This is the most crucial point in my examination of current popular Mormon art. We have a consumer base who is still confusing illusionism for realism; still marveling at the “prettiness” of a Renaissance throwback style, and entirely missing the point that world culture got two centuries ago; a point that is essential, in my humble opinion, to portraying the reality and the universality of the restored gospel. Latter-day revelation enlightens us to see that God is not only for the elite; not only for the learned; not only for the physical lineage of Israel. The gospel of Jesus Christ is the gospel of a living Christ; a real man, who was, coincidentally, a “man of sorrows, and acquainted with grief.” He is not a myth. He is not a romantic legend. He is not a god. He is a God. And he condescended to earth and lived as a man.
Many current LDS commercial artists are trying to portray grand things. And so they give their subjects the grand continental treatment – they dress them all up in the Venetian style to add them class and luster and polish. I cannot fault their motives. But what I wish I could communicate without condescension or pretense is the fact that setting the Savior and the events of His life in a golden, peacefully wooded Arcadia makes Him a myth before you’ve even said a word. Look at some of the more popular paintings by artists such as Greg Olsen, Simon Dewey, and Liz Lemon Swindle. They are characterized by golden lighting reminiscent of sunset in a humid, lush climate. They are invariably set in placid woodlands. Not a fold of fabric is left unsmoothed – not a single figure has a face with wrinkles or pockmarks. No one is old or thin or frail or anything less than a Greek ideal. And while the artists have finely-tuned techniques that capture amazingly illusionistic scenes… not a single one of them looks real. And Mormonism is filed away with feel-good philosophies and Chicken Soup for the Soul and the reality of it all is lost.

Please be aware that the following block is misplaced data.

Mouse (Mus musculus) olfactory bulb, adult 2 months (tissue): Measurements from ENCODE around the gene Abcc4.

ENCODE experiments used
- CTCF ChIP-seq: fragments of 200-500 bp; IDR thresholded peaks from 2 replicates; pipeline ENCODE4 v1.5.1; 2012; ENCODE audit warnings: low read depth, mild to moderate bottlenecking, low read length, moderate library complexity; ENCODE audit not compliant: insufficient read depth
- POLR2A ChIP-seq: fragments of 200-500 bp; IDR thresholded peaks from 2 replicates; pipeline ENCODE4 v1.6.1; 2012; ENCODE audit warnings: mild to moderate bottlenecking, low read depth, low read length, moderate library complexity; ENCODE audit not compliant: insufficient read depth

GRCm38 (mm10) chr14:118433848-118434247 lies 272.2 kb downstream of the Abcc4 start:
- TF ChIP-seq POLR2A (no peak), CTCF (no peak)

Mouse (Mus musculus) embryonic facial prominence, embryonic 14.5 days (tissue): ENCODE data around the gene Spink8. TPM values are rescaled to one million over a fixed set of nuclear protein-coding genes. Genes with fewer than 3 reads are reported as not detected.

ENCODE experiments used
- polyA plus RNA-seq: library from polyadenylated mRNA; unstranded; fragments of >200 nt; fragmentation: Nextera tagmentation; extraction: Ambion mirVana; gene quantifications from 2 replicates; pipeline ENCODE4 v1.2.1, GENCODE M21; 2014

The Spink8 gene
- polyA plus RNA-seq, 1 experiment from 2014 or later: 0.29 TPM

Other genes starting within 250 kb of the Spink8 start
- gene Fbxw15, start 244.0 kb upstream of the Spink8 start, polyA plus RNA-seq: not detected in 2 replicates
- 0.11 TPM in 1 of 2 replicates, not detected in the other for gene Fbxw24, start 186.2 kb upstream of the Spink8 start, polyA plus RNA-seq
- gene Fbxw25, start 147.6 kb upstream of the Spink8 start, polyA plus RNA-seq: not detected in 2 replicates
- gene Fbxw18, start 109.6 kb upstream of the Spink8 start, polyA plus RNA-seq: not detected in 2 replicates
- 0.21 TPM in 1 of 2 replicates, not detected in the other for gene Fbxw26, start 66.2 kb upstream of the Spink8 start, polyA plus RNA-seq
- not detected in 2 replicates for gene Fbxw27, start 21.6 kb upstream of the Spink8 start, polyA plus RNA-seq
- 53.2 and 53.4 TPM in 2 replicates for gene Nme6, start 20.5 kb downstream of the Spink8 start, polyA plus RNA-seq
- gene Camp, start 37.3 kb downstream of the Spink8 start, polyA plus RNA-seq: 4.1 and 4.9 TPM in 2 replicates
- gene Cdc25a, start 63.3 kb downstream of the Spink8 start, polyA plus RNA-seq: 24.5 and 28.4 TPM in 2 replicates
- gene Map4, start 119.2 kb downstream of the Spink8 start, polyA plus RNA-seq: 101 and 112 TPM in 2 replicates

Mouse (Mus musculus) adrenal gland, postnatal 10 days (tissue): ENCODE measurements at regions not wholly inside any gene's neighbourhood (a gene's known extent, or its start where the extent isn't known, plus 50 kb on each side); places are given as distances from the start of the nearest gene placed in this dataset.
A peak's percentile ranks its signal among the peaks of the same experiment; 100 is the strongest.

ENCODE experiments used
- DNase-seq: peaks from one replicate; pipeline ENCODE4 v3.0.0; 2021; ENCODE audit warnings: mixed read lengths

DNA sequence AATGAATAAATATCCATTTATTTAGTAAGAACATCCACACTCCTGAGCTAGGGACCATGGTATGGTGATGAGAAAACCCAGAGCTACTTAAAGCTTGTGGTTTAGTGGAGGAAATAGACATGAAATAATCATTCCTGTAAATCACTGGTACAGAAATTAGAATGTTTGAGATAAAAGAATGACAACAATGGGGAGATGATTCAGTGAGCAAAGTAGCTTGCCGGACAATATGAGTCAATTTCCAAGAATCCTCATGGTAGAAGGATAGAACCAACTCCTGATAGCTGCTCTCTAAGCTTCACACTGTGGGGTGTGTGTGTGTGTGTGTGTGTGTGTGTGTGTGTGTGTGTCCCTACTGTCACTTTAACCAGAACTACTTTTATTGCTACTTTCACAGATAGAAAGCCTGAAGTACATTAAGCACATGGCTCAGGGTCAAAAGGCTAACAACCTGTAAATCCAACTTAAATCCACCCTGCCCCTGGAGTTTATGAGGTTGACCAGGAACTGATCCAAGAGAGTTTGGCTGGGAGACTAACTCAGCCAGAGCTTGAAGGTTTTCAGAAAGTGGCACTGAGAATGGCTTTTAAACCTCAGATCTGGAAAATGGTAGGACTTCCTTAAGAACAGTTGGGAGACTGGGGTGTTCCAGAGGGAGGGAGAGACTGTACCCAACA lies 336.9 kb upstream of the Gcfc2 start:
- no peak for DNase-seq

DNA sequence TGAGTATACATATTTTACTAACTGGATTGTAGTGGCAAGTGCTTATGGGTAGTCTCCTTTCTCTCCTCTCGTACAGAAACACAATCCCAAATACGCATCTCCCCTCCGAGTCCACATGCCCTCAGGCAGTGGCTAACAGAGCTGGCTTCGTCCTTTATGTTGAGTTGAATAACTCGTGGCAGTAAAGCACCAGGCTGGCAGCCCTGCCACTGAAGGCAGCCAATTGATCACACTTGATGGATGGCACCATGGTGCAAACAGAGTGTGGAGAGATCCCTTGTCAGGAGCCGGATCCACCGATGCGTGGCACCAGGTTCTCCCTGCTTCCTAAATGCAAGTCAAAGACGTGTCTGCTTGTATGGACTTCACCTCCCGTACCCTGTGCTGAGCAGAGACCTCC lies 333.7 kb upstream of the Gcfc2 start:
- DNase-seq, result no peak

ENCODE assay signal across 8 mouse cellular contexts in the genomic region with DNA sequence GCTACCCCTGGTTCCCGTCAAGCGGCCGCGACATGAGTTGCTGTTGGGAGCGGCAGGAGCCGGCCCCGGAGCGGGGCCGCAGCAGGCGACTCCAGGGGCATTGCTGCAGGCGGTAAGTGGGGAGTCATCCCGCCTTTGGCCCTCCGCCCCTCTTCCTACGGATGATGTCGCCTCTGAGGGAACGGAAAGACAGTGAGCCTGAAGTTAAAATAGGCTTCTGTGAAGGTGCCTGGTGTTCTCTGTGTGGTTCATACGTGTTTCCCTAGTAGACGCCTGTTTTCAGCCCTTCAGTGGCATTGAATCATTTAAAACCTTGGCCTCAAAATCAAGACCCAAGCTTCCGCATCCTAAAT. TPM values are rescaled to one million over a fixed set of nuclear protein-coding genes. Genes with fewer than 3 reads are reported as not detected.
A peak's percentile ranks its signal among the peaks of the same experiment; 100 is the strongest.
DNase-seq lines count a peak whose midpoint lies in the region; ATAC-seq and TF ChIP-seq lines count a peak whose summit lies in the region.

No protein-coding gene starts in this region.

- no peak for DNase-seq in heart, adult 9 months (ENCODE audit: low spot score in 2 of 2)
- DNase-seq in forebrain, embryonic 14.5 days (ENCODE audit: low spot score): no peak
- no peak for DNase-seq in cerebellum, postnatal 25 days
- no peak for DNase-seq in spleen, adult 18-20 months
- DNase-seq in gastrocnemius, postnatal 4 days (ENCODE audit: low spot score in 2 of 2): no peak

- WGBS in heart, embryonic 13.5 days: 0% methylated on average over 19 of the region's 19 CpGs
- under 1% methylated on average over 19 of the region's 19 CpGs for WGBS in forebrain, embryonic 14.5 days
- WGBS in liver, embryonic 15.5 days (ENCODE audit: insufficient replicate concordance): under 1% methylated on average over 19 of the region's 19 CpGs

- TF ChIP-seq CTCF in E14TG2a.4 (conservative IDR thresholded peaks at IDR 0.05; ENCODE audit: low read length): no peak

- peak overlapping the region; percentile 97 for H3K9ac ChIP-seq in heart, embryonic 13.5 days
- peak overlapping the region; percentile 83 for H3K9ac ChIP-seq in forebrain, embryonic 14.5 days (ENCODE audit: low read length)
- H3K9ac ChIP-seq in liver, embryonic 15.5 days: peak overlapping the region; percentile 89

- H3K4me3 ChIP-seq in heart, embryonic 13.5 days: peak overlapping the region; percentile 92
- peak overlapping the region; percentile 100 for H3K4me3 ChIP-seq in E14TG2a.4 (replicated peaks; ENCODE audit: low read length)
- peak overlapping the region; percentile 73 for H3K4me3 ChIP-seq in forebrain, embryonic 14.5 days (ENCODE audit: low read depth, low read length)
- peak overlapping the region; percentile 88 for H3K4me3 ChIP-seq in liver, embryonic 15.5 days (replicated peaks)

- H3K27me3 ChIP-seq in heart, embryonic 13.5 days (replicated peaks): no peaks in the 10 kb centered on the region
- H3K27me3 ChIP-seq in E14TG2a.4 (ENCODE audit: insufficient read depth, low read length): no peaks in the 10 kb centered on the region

Not that this style can’t be effectively used; nor do the artists always portray “Arcadia” in their work. Swindle’s Be it unto Me, for example, is maybe the first depiction I’ve ever seen in which the infant Christ looks like an infant. Not a glorified miniature adult – He is a vulnerable human baby, and Swindle’s execution of it is admirable. Artist Walter Rane is doing some amazing things – his He is Not Here uses Arcadian lighting, but it’s not for atmosphere – it’s the light of sunrise, which becomes beautifully symbolic in this very simple, conceptual work. Rane’s painting on the cover of the January 2007 Ensign, likewise, bodes beautiful things for LDS art to come. A final embracing of Modernism (not full-fledged allegiance; simply taking those principles of the movement which support gospel ideals) is what will move our artists into a larger circle than the mere self-congratulatory interior market they now enjoy. Our message is a light to the world; our art should be as well.
There are also LDS artists working in abstraction; a personal favorite about whom my mother and I have written two research papers, is Czechoslovakian-born painter Wulf Barsch, but Abstract Mormons have columns of their own to fill.
What I’d like to see as a result of the raised awareness of the shallowness of the now-popular Arcadian style is a larger market for LDS artists and a raised vision of what we can do, and ultimately an art so strong as to transcend current comprehension of doctrinal topics, rather than merely gussying up our beautiful Latter-day doctrines in dead European aesthetics.